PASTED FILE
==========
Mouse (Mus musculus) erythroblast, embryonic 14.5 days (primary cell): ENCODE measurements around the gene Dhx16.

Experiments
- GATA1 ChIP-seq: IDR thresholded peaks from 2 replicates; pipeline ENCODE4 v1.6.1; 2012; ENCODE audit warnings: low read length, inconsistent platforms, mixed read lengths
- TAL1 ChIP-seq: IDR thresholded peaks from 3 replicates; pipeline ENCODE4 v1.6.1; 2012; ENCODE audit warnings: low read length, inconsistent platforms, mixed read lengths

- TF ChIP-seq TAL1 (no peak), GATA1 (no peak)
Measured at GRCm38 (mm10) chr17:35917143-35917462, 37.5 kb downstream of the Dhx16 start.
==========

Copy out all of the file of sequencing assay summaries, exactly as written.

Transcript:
Mouse (Mus musculus) erythroblast, embryonic 14.5 days (primary cell): ENCODE measurements around the gene Dhx16.

Experiments
- GATA1 ChIP-seq: IDR thresholded peaks from 2 replicates; pipeline ENCODE4 v1.6.1; 2012; ENCODE audit warnings: low read length, inconsistent platforms, mixed read lengths
- TAL1 ChIP-seq: IDR thresholded peaks from 3 replicates; pipeline ENCODE4 v1.6.1; 2012; ENCODE audit warnings: low read length, inconsistent platforms, mixed read lengths

- TF ChIP-seq TAL1 (no peak), GATA1 (no peak)
Measured at GRCm38 (mm10) chr17:35917143-35917462, 37.5 kb downstream of the Dhx16 start.